The market is flooded with products made by subcontractors in China on behalf of some major corporations. While the design of the products is sound, the quality control may not be that good. Several products are failing at a faster rate than before and we're entering a throw-away consumer culture. In this situation, the "expected" life of a product itself becomes questionable and I believe the ACCC will be flooded with complaints very soon.

The person on "Sunrise" may not have covered what is known as the "lemon policy" which applies when a product fails several times under warranty and needs frequent repairs. In such a situation, a consumer is entitled to a replacement or refund because the product is unlikely to survive beyond the warranty period anyway.

Some links about consumer rights can be found in the signature of "Mr Bitey".

#4 pgdownload

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Posted 15 December 2009 - 11:07 AM

The market is flooded with products made by subcontractors in China on behalf of some major corporations. While the design of the products is sound, the quality control may not be that good. Several products are failing at a faster rate than before and we're entering a throw-away consumer culture. In this situation, the "expected" life of a product itself becomes questionable and I believe the ACCC will be flooded with complaints very soon.

To true. I'm actually about to have a statutory go on a digital camera I bought in 2008. We dropped it and it busted. Not covered by waranty unfortunately, however the report that came back said unit cannot be repaired regardless as the components are no longer available. Having a suitable supply of replacement components is also statutory requirement and IMO <2 years is not acceptable. However as mentioned just how long is reasonable is a very grey area.

Regards

Peter Gillespie

#5 kulfi

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Posted 15 December 2009 - 12:54 PM

We dropped it and it busted.

This statement alone will provide a nice-and-easy escape route for the camera manufacturers to wash their hands off the statutory claim.

#6 pgdownload

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Posted 15 December 2009 - 01:16 PM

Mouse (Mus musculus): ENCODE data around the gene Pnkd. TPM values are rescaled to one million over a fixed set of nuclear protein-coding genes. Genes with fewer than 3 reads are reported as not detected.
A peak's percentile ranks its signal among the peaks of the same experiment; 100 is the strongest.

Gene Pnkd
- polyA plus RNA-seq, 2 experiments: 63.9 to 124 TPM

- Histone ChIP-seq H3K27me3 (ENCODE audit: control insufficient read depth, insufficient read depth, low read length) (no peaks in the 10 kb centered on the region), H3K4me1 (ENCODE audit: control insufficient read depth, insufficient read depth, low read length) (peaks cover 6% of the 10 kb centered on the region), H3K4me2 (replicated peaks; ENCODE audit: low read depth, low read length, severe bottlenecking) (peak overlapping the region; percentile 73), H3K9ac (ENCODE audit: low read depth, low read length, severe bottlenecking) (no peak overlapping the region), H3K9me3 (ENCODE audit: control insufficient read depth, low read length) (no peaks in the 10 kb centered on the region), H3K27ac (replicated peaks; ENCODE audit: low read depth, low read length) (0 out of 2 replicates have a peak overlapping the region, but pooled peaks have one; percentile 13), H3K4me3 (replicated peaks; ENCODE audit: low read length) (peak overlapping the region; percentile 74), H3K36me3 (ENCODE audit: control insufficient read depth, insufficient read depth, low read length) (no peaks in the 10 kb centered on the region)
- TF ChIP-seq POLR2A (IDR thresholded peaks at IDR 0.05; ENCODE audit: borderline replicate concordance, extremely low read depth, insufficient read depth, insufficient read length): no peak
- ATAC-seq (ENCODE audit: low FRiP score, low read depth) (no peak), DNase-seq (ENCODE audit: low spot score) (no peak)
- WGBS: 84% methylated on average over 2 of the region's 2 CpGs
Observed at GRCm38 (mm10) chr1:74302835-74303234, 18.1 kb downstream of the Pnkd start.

This statement alone will provide a nice-and-easy escape route for the camera manufacturers to wash their hands off the statutory claim.

Its not relevant to the claim. We're happy to pay for the repair, they just can't do one. As an example Ford recently recommissioned a new batch of head lights for a 20 year old model car at great expense. They'd run out of spare ones but as a head light is a road worth item they couldn't say sorry but you'll have to throw your car away now your head light is busted.

Importers and manufacturers must keep a "reasonable" amount of replacement stock for what they sell. Not really sure how it will fly but guess I'll find out.

Regards

Peter Gillespie

#7 diesel

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Posted 15 December 2009 - 01:28 PM

IIRC, I was under the impression that parts had to be kept for 5 years after a model ceased production/sale. I gleaned this from when Philips or Hitachi pulled out of the TV market in Oz a couple of years ago, and they released a statement to appease people who may have just bought new some of their brand gear.

#8 pgdownload

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Posted 15 December 2009 - 02:13 PM

IIRC, I was under the impression that parts had to be kept for 5 years after a model ceased production/sale. I gleaned this from when Philips or Hitachi pulled out of the TV market in Oz a couple of years ago, and they released a statement to appease people who may have just bought new some of their brand gear.

A good rule of thumb but there's really no defined period. The car industry being the exception have ten years being the amount everyone agreed to.

Regards

Peter Gillespie

#9 KernelPanic

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Posted 15 December 2009 - 03:38 PM

Its not relevant to the claim. We're happy to pay for the repair, they just can't do one. As an example Ford recently recommissioned a new batch of head lights for a 20 year old model car at great expense. They'd run out of spare ones but as a head light is a road worth item they couldn't say sorry but you'll have to throw your car away now your head light is busted.

Importers and manufacturers must keep a "reasonable" amount of replacement stock for what they sell. Not really sure how it will fly but guess I'll find out.